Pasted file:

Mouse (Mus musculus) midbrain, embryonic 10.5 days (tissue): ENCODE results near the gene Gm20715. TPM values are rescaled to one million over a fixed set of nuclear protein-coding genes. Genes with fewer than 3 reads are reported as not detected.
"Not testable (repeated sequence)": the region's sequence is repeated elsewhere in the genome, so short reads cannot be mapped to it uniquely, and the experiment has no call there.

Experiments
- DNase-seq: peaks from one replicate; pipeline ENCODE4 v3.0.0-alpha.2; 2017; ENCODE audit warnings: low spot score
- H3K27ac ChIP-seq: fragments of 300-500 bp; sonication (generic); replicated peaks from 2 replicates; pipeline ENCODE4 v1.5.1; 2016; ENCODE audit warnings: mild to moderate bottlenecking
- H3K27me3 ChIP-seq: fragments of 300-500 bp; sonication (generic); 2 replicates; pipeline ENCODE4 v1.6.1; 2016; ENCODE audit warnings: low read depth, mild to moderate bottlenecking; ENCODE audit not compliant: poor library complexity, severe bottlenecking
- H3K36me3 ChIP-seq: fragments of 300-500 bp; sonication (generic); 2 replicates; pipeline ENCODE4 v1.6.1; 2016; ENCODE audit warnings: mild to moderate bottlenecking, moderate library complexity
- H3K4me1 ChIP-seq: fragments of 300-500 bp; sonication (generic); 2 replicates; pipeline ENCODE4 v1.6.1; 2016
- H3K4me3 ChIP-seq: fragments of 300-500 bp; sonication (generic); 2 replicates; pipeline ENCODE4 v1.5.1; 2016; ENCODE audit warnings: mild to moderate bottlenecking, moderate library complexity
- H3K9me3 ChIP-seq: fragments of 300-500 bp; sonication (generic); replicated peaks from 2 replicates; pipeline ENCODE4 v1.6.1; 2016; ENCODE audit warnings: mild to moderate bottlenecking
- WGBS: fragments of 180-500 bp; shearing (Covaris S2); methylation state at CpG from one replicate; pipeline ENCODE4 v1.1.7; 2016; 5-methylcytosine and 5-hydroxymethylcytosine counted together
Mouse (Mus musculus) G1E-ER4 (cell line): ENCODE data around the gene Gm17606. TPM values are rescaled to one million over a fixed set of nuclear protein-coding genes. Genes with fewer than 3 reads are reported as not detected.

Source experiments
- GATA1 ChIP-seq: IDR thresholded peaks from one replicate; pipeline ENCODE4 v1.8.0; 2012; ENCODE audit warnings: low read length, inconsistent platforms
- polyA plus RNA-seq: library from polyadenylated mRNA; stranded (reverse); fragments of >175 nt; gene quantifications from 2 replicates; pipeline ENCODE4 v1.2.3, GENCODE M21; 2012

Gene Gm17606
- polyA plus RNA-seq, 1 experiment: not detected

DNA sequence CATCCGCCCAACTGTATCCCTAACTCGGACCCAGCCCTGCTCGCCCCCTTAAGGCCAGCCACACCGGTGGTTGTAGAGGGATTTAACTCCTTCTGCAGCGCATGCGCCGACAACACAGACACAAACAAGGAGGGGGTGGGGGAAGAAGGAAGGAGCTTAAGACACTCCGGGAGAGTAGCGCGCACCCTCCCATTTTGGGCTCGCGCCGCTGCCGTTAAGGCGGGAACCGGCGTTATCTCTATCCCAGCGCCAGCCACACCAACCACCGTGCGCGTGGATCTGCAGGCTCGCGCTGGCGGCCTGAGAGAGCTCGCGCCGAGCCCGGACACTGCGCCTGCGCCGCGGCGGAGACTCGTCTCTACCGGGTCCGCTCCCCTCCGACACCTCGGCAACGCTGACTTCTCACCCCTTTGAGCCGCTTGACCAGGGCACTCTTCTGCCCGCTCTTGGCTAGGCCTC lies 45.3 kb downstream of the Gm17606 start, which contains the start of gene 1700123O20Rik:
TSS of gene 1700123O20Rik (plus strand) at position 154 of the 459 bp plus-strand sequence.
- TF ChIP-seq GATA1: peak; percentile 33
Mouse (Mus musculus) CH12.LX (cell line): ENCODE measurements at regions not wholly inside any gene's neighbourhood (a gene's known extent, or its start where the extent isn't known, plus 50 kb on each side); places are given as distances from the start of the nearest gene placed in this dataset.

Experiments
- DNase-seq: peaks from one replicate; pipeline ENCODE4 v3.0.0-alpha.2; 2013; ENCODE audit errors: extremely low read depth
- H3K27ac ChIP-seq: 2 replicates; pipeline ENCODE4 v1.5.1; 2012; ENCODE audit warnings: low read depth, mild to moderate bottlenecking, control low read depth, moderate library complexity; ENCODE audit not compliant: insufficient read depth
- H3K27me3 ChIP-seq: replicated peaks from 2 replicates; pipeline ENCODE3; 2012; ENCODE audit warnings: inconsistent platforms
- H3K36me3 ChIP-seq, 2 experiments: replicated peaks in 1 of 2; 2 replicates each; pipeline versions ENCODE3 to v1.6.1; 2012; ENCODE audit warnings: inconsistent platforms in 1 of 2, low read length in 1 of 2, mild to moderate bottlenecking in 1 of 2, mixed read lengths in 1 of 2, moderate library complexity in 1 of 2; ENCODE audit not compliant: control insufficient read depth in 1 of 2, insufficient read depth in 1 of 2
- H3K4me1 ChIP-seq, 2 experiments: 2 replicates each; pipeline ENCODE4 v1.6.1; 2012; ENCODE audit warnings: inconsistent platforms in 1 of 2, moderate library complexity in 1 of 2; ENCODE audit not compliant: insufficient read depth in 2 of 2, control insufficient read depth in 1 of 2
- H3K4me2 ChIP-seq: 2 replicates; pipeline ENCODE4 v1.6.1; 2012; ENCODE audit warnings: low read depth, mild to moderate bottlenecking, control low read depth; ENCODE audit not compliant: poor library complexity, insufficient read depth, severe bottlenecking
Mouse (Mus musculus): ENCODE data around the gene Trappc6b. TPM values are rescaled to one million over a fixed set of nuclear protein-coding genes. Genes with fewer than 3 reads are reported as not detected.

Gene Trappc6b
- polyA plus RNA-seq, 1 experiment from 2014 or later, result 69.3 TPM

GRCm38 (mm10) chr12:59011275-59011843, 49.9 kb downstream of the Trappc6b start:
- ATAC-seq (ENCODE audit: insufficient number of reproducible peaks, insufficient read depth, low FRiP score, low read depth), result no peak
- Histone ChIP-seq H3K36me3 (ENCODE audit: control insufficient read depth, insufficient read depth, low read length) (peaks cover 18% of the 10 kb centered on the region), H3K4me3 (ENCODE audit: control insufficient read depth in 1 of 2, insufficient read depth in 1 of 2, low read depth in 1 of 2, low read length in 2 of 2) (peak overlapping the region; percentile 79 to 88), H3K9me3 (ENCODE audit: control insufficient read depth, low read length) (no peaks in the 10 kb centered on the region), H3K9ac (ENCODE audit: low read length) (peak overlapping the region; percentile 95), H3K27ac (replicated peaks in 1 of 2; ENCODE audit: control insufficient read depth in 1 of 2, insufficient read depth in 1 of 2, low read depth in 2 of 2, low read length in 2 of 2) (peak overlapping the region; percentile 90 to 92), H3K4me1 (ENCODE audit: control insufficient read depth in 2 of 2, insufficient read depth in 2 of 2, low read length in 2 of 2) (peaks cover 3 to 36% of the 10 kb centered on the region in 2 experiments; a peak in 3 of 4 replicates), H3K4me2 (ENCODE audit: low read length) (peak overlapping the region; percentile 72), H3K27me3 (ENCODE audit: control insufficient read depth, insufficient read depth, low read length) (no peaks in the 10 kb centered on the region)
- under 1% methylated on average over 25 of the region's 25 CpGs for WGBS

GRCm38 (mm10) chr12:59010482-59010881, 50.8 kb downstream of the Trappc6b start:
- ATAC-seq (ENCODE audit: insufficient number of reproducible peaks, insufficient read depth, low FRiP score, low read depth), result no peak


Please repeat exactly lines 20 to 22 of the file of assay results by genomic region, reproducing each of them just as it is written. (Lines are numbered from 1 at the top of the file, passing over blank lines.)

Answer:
- TF ChIP-seq GATA1: peak; percentile 33
Mouse (Mus musculus) CH12.LX (cell line): ENCODE measurements at regions not wholly inside any gene's neighbourhood (a gene's known extent, or its start where the extent isn't known, plus 50 kb on each side); places are given as distances from the start of the nearest gene placed in this dataset.

Experiments